Referring to FIG. 5E, the OSTD 59 with opto-electronic devices 60-64 installed on the MPS 69 is shown. Opto-electronic devices 60, 61, 62, 63, and 64 may be opto-electronic chips that are optically connected on the exterior facing sides of the MPS 69 or may include remotely located opto-electronic devices connected by optic cables.

FIG. 5F shows the interconnection topology for the five chip OSTD 59 shown in FIG. 5E. The interconnection topology designates the two-way optical signal communication capability through the MPS 69 between opto-electronic devices 60-64. Variations of the interconnection topology may be achieved by omitting specific plate orientations and substituting a duplicate of another. Those skilled in the art will also recognize that the MPS 69 can be used to provide one-way communication between two or more of the opto-electronic devices 60-64, or that one or more paths could be omitted, for example, by using fewer pentagon-shaped plates 66D.

Referring now to FIGS. 6A-6G, a six chip OSTD 80 is shown. FIG. 6A shows the CFBSs 76, 78 and 79 used to construct the MPS 81 for the six chip OSTD 80 being formed from optic fiber material. The fiber direction 82 for the base material indicates the direction in which optical signals may travel between transmissive faces 78A, 78B and 79A, 79B. The CFBSs 78 and 79 include non-transmissive faces 78C, 79C which extend parallel to the fiber direction 82. Although shown as cut from one piece of fused optic fiber material, the CFBSs 76, 78 and 79 may be produced from separate pieces of material as long as the fiber direction 82 is maintained relative to the CFBS geometry.

FIG. 6B shows the CFBSs 78 and 79 joined to form an individual hexagon-shaped plate 83. CFBSs 78 and 79 are joined along faces 79C and 78C. FIG. 6C shows a second type of hexagon-shaped plate 8A formed from CFBS 76 and two filler pieces 77. Alternatively, the hexagon-shaped plate 83 and 84 could be formed from a single piece of fused optic fiber material of appropriate size.

To form the MPS 81 for the six chip OSTD 80, the hexagon CFBS plates 83 and 84 illustrated in FIGS. 6B and 6C are stacked, as shown in FIG. 6D, with each layer rotated as shown. The external faces of the MPS 81 are adapted for connection to opto-electronic devices, as shown in FIG. 6F. The stacking arrangement of the MPS 81 shown in FIG. 6D may be varied to alter the interconnect locations, and more or less layers could be utilized depending upon the interconnectability required.

FIG. 6F shows an optical signal insertion angle α for the six chip MPS 81. The optical signal insertion angle α is a maximum of approximately 30° as measured from the perpendicular faces 78A, 78B, 79A, 79B of the hexagon-shaped polygon CFBS 83. This provides for optical signal insertion with low insertion loss. However, other insertion angles could be used.

FIG. 6E shows the six chip OSTD 80 with opto-electronic devices 70-75 installed on the MPS 81. Opto-electronic devices 70, 71, 72, 73, 74, and 75, which may be opto-electronic chips, are placed on the external sides of the MPS 81 in desired locations allowing optical signal transmission capability between the specified opto-electronic devices, as shown in FIG. 6G. Each chip 70-75 preferably has optical signal emitter and detector areas aligned with specific exterior face areas on the MPS 81 to provide optical connections. Alternatively, the opto-electronic devices 70-75 could be remotely located and connected to the MPS 81 via fiber optic cables. As will be understood by those skilled in the art from the present disclosure, differing opto-electronic communication pathways may be created by alternate stacking arrangements.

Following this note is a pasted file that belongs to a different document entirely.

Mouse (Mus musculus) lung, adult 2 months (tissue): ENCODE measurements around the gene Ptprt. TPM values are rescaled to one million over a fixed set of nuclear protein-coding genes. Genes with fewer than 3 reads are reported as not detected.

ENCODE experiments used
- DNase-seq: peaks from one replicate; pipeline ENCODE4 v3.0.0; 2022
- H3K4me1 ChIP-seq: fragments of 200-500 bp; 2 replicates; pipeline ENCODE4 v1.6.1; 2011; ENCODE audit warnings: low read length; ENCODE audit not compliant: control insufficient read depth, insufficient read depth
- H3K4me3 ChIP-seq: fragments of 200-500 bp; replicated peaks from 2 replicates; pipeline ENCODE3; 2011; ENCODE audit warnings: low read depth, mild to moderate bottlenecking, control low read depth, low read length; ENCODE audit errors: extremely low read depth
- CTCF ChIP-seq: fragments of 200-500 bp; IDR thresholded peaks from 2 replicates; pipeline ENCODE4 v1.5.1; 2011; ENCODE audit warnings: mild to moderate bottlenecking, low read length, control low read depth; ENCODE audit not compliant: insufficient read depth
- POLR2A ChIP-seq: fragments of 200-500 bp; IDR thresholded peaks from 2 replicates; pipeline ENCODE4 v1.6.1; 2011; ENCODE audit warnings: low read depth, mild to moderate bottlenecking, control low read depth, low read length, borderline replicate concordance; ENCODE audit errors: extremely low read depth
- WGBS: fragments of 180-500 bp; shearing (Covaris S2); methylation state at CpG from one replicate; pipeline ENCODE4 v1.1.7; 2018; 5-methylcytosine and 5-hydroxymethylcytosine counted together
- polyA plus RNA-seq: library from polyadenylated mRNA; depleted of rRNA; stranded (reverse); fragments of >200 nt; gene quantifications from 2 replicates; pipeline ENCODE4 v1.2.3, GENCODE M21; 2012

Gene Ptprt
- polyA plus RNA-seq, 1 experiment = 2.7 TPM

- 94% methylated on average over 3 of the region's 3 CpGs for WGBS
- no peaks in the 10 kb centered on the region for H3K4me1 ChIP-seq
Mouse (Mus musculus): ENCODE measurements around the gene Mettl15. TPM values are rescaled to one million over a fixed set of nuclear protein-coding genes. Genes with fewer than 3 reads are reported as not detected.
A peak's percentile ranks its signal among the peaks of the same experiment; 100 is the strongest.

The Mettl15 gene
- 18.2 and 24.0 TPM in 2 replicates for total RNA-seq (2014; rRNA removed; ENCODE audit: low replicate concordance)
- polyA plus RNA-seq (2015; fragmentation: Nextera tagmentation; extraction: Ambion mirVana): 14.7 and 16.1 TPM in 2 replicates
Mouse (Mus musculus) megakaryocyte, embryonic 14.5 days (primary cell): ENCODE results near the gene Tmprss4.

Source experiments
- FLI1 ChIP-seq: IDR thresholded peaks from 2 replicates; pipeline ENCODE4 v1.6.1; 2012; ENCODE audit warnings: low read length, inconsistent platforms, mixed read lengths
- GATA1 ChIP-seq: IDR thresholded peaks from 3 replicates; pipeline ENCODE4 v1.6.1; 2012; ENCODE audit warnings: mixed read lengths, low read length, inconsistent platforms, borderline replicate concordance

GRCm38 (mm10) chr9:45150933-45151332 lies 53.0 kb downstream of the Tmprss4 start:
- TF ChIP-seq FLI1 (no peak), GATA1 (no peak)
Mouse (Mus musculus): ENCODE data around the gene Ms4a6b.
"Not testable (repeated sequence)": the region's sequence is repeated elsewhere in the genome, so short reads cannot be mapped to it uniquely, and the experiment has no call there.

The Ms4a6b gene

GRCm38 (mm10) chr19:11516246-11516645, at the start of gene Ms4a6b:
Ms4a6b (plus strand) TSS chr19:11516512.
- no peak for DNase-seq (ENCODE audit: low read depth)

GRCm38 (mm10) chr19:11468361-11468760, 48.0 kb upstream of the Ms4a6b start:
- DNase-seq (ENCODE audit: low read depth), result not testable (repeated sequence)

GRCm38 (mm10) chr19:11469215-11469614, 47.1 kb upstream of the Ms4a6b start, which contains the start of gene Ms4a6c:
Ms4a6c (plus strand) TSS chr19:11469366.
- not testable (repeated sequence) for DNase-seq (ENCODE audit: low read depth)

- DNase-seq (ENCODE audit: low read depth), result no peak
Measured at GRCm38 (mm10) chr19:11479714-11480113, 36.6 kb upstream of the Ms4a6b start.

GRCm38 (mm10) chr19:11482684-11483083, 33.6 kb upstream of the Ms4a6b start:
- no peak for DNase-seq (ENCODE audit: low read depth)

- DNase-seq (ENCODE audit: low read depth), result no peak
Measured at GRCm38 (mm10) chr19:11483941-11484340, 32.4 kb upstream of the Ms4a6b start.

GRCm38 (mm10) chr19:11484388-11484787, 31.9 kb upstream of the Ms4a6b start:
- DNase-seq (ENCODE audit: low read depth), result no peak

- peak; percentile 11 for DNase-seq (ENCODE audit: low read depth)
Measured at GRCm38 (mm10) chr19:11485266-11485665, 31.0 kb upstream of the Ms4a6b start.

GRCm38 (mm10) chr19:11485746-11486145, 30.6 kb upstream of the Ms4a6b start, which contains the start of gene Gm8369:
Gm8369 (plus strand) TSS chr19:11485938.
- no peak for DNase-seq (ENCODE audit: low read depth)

Referring to FIGS. 15A and 15B, a multi-sided polyhedral shaped MPS 168 for an OSTD may also be produced using CFBSs. Referring to FIG. 15A, at least two types of CFBSs 170 and 171 are produced from a single piece of fused optic fiber material. The fiber direction 173 is shown and optical signals may travel through the CFBSs 170 and 171 in the fiber direction 173. Although shown as being produced from a single piece of fused optic fiber material, CFBSs 170 and 171 may be produced from different pieces of material provided that the fiber direction 173 remains consistent with the geometry as shown in FIG. 15A.

Referring to FIG. 15B, the individual CFBSs 170 and 171 are stacked in a vertical arrangement to form the MPS 168 that allows optical signals which enter an input face 174 to be transmitted in the fiber direction of the CFBSs 170 and 171 to different output faces. According to the geometry of the CFBSs 170 and 171 as well as the fiber direction 173, optical signals may be transmitted to different exterior faces of the MPS 168. In addition to the above, the CFBSs 170 and 171 may also be formed of individual pieces and assembled in the same geometric relationship to achieve the same result. Although FIG. 15B shows three exterior faces in optical communication with the input face, differing geometries may also be used to obtain different optical communication pathways.

Referring to FIG. 20, a multi-chip OSTD 280 is shown that illustrates the scalability of the OSTDs in accordance with the present invention. CFBSs similar to those shown in FIG. 6A are used to construct hexagon shaped plates 283, 284, similar to plates 83, 84 shown in FIG. 6B. A plurality of the hexagon-shaped plates 283, 284 are used to construct an MPS 281 for the OSTD 280. The faces of the MPS 281 are large enough to support one or more opto-electronic devices or chips 271-279 to provide multiple, overlapping paths of communication for optical signals. While the illustrated embodiment is shown having a hexagonal shape, any other shape could be used, such as those discussed above in connection with the other embodiments of the invention.